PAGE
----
The Development of Econometrics and Empirical Methods in Economics

Econometrics Models and Economic

Economics is about events in the real world. Thus, it is not surprising that much of the debate about whether we should accept one economic theory rather than another has concerned empirical methods of relating the theoretical ideas about economic processes to observation of the real world. Questions abound. Is there any way to relate theory to reality? If there is a way, is there more than one way? Will observation of the real world provide a meaningful test of a theory? How much should direct and purposeful observation of economic phenomena, as opposed to informal heuristic sensibility, drive our understanding of economic events? Given the ambiguity of data, is formal theorizing simply game-playing? Should economics focus more on direct observation and common sense? In this chapter we briefly consider economists' struggles with questions such as these. Their struggles began with simple observation, then moved to statistics, then to econometrics, and recently to calibration, simulations and experimental work.

The debate about empirical methods in economics has had both a micro-economic and a macroeconomic front. The microeconomic front has, for the most part, been concerned with empirically estimating production functions and supply-and-demand curves; the macroeconomic front has generally been con­cerned with the empirical estimation of macroeconomic relationships and their connections to individual behavior. The macroeconomic estimation problems include all the microeconomic problems plus many more, so it is not surprising that empirical work in macroeconomics is far more in debate than empirical work in microeconomics.

We begin our consideration with a general statement of four empirical approaches used by various economists. Then we consider economists' early attempts at integrating statistical work with informal observations. Next, we see how reasonable yet ad hoc decisions were made about the problems regarding the statistical treatment of data, leading to the development of a subdiscipline of economics—econometrics. Finally, we consider how those earlier ad hoc deci­sions have led to cynicism on the part of some economists about econometric work and the unsettled state of empirical economics today.

Empirical Economics Letters


Economic Empirical, Empirical Research in Economics

Almost all economists believe that economics must ultimately be an empirical discipline, that their theories of how the economy works must be related to (and, if possible, tested against) real-world events and data. But economists differ enormously on how one does this and what implications can be drawn afterward. We will distinguish four different approaches to relating theories to the real world: common-sense empiricism, statistical analysis, classical econometric analysis, and Bayesian econometric analysis.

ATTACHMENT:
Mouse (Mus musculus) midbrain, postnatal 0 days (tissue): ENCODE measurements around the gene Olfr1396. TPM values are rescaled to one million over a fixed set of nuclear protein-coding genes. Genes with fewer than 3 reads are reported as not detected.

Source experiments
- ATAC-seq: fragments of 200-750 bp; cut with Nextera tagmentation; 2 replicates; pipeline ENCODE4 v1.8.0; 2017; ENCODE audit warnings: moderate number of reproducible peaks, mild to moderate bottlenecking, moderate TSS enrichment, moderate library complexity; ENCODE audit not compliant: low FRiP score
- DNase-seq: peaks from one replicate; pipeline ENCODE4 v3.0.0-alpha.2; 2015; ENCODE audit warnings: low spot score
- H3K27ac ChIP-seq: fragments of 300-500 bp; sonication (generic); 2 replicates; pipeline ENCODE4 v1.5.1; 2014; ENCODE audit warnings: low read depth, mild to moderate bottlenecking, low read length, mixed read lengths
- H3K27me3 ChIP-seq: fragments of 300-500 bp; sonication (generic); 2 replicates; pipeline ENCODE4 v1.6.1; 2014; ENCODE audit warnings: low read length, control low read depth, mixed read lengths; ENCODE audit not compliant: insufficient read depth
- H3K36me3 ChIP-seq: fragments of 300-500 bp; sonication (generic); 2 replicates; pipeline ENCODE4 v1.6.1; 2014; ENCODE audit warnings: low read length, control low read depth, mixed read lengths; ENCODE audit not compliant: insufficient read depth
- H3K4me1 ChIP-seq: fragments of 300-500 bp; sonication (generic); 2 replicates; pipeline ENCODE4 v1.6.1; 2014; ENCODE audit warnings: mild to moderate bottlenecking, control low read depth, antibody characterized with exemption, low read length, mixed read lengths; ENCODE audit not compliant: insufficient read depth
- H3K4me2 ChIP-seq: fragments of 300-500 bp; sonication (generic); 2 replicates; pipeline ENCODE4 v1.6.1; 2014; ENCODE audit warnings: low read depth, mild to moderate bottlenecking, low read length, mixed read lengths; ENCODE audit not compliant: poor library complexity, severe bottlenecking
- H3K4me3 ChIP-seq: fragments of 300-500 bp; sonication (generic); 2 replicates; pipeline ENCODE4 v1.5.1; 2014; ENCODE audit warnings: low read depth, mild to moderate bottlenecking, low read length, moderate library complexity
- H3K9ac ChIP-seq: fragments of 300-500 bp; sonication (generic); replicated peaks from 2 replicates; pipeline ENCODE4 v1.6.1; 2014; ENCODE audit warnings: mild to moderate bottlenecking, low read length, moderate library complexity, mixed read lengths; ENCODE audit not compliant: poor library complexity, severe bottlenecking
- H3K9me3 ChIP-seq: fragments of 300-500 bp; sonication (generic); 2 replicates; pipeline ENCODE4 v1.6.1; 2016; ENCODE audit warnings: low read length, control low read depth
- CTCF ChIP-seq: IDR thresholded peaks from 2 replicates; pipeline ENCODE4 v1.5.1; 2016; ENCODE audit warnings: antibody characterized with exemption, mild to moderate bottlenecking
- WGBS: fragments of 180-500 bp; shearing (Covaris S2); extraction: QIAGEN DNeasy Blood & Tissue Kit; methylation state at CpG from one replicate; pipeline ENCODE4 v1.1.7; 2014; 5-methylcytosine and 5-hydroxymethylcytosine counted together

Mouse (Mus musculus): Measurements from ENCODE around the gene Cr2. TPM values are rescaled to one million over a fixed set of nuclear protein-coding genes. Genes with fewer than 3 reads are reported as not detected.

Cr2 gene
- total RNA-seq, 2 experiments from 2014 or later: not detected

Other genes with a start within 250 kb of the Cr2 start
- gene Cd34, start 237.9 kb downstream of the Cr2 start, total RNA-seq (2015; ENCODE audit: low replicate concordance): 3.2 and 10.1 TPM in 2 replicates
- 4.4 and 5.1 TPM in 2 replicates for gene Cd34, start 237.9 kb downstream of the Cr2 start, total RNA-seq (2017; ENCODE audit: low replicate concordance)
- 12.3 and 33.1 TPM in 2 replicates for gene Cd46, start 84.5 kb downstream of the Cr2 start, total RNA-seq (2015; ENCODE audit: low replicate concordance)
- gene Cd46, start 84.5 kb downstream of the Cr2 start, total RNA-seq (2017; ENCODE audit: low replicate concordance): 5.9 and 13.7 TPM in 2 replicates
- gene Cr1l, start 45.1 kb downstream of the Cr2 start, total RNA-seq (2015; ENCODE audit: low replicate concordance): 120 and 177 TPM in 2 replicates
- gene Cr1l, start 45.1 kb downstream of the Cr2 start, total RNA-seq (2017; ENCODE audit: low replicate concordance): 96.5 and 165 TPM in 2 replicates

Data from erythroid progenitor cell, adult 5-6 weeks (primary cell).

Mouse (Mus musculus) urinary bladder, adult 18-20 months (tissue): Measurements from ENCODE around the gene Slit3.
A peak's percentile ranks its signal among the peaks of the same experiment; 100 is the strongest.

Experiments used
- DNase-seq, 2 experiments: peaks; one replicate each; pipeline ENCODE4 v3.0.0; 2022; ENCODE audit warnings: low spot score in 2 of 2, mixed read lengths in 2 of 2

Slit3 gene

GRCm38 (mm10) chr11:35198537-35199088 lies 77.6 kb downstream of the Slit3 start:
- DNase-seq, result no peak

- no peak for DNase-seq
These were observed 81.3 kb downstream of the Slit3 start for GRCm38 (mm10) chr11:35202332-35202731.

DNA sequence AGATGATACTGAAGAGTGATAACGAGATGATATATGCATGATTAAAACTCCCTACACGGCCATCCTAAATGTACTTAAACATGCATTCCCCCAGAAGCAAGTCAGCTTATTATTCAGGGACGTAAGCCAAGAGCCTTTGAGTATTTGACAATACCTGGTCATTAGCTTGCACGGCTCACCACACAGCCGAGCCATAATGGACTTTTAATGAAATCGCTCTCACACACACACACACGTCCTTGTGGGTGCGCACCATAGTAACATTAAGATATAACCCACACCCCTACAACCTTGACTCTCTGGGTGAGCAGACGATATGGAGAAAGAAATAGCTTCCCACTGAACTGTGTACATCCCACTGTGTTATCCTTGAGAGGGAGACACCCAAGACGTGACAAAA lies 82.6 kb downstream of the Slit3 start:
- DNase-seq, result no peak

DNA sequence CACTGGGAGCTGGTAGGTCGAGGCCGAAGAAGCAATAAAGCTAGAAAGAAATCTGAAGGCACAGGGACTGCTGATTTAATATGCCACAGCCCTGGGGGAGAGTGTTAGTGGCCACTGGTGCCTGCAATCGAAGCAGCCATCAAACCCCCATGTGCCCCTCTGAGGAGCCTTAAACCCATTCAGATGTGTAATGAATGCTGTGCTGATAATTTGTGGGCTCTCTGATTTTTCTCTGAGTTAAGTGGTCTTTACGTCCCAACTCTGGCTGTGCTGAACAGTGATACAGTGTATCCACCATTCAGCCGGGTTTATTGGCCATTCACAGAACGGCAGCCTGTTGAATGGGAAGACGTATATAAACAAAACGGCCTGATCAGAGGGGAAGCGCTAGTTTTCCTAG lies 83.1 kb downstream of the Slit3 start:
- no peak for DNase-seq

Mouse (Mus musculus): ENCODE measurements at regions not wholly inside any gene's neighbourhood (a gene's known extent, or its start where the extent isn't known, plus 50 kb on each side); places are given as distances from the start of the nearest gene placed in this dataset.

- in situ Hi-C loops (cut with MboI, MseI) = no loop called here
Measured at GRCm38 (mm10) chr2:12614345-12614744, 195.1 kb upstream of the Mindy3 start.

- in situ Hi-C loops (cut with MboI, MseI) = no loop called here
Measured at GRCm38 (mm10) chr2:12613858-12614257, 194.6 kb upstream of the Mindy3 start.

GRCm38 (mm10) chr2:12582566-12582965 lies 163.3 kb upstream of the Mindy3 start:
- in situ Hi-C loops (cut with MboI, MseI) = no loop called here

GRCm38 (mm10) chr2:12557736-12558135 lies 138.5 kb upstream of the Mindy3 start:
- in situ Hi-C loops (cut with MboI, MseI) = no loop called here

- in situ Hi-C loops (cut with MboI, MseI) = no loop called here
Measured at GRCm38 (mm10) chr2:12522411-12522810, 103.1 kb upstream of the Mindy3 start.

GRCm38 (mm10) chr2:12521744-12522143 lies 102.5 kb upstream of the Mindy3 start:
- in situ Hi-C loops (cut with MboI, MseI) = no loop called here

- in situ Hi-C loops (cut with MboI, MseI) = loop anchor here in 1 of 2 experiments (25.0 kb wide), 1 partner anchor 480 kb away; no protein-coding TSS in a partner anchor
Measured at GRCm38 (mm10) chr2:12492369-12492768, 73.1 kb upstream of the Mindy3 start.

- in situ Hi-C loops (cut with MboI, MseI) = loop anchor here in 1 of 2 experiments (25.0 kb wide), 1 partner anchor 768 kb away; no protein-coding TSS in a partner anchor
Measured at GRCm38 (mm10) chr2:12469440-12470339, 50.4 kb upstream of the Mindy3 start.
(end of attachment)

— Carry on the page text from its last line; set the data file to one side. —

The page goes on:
Common-sense empiricism is an approach that relates theory to reality through direct observation of real world events with a minimum of statistical aids. You look at the world around you and determine if it matches your theoretical notions. It is the way in which most economists approached economic issues until the late nineteenth century; before then, most economists were not highly trained in statistical methods, the data necessary to undertake statistical methods did not exist, many standard statistical methods that we now take for granted had not yet been developed, and computational capabilities were limited.

Common-sense empiricism is sometimes disparagingly called armchair em­piricism. The derogatory term conveys a sense of someone sitting at a desk, developing a theory, and then selectively choosing data and events to support that theory.

Supporters of common-sense empiricism would object to that characterization because the approach can involve careful observation, extensive field work, case studies, and direct contact with the economic events and institutions being studied. Supporters of common-sense empiricism argue that individuals can be trained to be open to a wide range of real-world events; individuals can objectively assess whether their theories match those events. The common-sense approach requires that economists constantly observe economic phenomena, with trained eyes, thereby seeing things that other people would miss. It has no precise line of demarcation to ultimately determine whether a theory should or should not be accepted, but it does have an imprecise line. If you expected one result and another occurred, you should question the theory. The researcher's honesty with himself or herself provides the line of demarca­tion.

The statistical analysis approach also requires one to look at reality but emphasizes aspects of events that can be quantified and thereby be subject to statistical measure and analysis. A focus is often given to statistically classifying, measuring, and describing economic phenomena. This approach is sometimes derisively called measurement without theory. Supporters of the approach object to that characterization, arguing that it is simply an approach that allows for the possibility of many theories and permits the researcher to choose the most relevant theory. They claim that it is an approach that prevents preconsidered theoretical notions from shaping the interpretation of the data.